Cal Ripken talks about shortstop J.J. Hardy and the Orioles' defense

What's Cal Ripken Jr.'s take on how J.J. Hardy plays shortstop? He "can't say enough good things."

When J.J. Hardy won his third consecutive American League Gold Glove Award earlier this month, he became only the second Orioles shortstop to win at least that many in a row.

Mark Belanger won eight Gold Gloves in his career with the Orioles, including six straight from 1973-1978. Hall of Famer Luis Aparicio won nine Gold Gloves in his career, but only two with the Orioles. And Hall of Famer Cal Ripken Jr., won just two total.

So Hardy is second overall in Gold Gloves won by an Orioles shortstop despite playing here only four seasons. And the three straight give him an accomplishment that Ripken, considered the club’s greatest all-around shortstop, never reached. The Iron Man is more than OK with that. He has been a fan of Hardy for years.

“I can’t say enough good things about J.J.,” Ripken said recently. “His overall defense and his leadership -- and it doesn’t hurt that he can hit 30 homers, too.”

Ripken said he first noticed Hardy as a young player with the Milwaukee Brewers when Ripken was calling a Brewers-Philadelphia Phillies game for TBS.

“I remember watching J.J. and seeing how he played. And I’m thinking, ‘Man, this guy is always going to the right spot, he’s always doing that. He’s always thinking, always ahead,” Ripken said. “I remember going to [Brewers general manager] Doug Melvin and telling him, ‘You’ve got something special here.’ And he said. ‘Well, we’ve got another kid behind him that’s going to be special, too.’ And that was [Alcides] Escobar, now with Kansas City.”

Coincidentally, Hardy and Escobar were both dealt to the AL and have been battling for the Gold Glove, with Hardy winning each time since 2012.

The Brewers now have 24-year-old Jean Segura, who made the All-Star team in 2013, playing shortstop. They acquired Segura in a deal with the Los Angeles Angels in 2012, when they dealt away Zack Greinke.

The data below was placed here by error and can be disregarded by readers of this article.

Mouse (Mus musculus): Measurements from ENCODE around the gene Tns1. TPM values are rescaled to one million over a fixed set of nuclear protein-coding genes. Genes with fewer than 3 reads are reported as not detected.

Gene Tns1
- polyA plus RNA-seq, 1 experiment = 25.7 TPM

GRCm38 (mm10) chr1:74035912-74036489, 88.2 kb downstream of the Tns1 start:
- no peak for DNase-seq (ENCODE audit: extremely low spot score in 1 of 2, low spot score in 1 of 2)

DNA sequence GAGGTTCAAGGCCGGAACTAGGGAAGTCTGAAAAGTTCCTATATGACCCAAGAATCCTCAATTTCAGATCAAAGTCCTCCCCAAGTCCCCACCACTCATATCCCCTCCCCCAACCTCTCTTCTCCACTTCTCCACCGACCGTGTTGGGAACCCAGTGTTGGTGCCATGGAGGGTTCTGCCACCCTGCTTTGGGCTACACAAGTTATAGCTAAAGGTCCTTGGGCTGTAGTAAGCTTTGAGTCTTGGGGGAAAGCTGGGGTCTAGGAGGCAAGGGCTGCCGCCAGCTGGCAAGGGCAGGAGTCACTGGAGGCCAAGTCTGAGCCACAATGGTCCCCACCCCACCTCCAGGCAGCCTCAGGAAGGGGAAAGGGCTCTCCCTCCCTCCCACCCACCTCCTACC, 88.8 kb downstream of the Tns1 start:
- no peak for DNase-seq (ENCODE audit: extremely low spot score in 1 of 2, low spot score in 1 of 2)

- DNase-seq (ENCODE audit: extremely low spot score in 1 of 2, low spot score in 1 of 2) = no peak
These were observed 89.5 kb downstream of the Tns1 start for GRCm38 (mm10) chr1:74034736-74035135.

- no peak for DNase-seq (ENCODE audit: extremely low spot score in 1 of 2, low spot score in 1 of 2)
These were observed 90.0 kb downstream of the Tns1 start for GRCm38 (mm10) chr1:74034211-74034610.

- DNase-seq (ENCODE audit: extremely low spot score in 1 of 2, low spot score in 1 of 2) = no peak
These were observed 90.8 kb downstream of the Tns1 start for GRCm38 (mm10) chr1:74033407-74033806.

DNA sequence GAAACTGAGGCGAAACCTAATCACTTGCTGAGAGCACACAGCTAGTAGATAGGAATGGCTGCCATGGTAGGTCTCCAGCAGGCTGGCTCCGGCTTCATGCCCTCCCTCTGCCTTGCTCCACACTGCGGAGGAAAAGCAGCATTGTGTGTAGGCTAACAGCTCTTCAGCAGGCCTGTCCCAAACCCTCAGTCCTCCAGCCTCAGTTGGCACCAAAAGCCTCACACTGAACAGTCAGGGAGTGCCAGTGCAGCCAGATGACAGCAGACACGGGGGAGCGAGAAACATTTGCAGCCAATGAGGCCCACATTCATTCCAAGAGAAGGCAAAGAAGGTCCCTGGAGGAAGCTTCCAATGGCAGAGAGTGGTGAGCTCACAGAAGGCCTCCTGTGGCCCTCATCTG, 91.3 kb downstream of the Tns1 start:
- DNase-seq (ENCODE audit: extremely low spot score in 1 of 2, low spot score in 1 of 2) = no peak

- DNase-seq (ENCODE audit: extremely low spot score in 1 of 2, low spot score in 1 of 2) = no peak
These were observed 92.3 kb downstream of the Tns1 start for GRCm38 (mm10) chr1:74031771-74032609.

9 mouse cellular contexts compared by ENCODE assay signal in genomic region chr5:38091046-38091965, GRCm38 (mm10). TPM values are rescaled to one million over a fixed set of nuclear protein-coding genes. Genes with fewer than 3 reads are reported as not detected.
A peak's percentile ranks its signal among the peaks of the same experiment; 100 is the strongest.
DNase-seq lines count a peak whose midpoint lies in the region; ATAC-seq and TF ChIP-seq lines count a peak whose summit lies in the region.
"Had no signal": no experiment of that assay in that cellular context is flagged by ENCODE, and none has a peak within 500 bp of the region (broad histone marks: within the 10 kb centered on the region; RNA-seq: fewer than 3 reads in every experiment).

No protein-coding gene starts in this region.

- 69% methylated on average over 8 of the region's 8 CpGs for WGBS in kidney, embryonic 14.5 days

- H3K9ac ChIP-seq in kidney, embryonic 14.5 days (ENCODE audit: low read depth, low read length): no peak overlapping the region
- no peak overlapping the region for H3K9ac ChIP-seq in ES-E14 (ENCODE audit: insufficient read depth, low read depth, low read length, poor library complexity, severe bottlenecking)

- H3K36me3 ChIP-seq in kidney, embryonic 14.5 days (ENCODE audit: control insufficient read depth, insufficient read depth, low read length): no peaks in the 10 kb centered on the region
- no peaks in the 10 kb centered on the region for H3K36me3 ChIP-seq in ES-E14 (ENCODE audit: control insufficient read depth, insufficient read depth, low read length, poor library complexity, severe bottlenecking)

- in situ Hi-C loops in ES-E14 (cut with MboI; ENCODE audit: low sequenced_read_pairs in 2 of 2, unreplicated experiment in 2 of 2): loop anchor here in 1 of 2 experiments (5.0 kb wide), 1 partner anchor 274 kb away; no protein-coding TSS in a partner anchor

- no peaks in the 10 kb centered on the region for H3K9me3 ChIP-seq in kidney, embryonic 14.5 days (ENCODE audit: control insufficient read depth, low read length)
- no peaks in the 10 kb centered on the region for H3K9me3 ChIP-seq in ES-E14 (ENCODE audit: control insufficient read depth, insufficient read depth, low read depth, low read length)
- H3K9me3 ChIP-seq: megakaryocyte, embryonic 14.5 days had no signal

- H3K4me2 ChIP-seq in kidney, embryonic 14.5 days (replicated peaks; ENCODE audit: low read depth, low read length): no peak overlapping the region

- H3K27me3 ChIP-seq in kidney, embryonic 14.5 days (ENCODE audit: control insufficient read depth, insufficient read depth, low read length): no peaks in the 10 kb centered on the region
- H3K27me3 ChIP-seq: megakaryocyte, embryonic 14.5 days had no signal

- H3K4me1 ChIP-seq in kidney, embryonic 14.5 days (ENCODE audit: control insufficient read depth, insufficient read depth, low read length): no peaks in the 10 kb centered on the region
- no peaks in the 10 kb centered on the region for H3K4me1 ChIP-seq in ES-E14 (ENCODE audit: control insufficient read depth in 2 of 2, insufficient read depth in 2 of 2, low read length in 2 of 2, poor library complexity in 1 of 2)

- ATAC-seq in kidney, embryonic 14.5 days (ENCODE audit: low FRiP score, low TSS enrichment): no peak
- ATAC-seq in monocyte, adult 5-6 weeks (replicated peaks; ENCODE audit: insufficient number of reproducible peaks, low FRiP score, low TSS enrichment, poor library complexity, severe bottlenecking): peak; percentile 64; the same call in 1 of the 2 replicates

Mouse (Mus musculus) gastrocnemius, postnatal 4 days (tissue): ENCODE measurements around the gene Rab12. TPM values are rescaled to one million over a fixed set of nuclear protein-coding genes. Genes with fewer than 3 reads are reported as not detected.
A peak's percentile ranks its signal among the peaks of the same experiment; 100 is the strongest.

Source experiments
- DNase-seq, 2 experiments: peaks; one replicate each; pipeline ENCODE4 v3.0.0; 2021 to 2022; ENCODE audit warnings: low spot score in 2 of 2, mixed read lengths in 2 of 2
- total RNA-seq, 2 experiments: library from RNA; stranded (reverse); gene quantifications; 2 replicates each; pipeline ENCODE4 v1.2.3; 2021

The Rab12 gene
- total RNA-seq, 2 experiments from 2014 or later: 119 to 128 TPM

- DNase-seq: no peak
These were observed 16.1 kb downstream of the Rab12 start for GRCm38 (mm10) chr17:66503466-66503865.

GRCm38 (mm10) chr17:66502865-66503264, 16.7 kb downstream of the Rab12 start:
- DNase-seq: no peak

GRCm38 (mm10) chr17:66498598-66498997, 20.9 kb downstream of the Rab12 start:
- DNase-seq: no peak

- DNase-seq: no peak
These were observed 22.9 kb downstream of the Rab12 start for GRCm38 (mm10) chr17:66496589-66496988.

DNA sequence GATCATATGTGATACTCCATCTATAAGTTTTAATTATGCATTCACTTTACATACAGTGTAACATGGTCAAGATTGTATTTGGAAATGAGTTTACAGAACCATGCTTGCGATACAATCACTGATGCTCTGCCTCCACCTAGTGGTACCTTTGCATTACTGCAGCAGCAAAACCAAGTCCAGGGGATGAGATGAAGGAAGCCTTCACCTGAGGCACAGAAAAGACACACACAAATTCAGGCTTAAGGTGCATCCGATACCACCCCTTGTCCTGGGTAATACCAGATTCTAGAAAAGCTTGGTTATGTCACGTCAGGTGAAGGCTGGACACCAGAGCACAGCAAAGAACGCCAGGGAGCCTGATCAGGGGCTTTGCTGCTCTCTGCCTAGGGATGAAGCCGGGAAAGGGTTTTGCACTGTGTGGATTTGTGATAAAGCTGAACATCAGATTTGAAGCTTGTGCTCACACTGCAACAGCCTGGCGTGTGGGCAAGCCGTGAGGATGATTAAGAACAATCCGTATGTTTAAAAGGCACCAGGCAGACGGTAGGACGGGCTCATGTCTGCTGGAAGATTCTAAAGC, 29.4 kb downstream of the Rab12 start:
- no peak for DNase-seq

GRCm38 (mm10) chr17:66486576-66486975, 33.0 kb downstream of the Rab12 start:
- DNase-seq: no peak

It’s all connected. 

The Brewers traded Hardy to the Minnesota Twins in November 2009 for Carlos Gomez, partially so they could make room for Escobar. The Brewers then traded Escobar to the Royals in December 2010 as part of a package to acquire Greinke. Ten days earlier, the Twins had sent Hardy, who had dealt with injuries in 2010, to the Orioles along with infielder Brendan Harris for pitchers Jim Hoey and Brett Jacobson, who are out of affiliated baseball now. It arguably is one of the best 10 trades the Orioles have ever made.

“I thought it was so great that the Orioles got him, and he is back playing the way he was playing [in Milwaukee],” Ripken said. “J.J. is a main stabilizing force. He is a quiet leader, but he is a really good player. Really understands the game, really understands all the situations in the game. I think the Orioles’ success, in many ways, can be attributed to his stability in the middle.”

Hardy, 32, is locked up at least through 2017 after signing a three-year, $40 million extension in October that includes a team option for 2018. Now that free agency is upon us, it looks like a pretty shrewd move by executive vice president Dan Duquette to sign Hardy when he did.

Several clubs are looking for a shortstop -- including three teams with the deepest of pockets, the Los Angeles Dodgers, New York Yankees and New York Mets. Given the lack of shortstop options, steadiness of Hardy and money available, you have to think Hardy could have received a lot more on the open market.

But it just shows the Orioles’ commitment to rock-solid defense -- something that has helped the organization make the playoffs in two of the past three seasons. That, too, is something that excites Ripken.

“There has always been pride in the Orioles organization over the years in pitching and defense,” Ripken said. “The home runs and the RBIs and all those other kinds of stats get all the credit. But I think the Orioles always valued their pitching and defense.

"Because defense, in general, is pitching as the first line and the gloves behind you as the second. And it’s been great. Buck Showalter has emphasized that from the beginning as well.”

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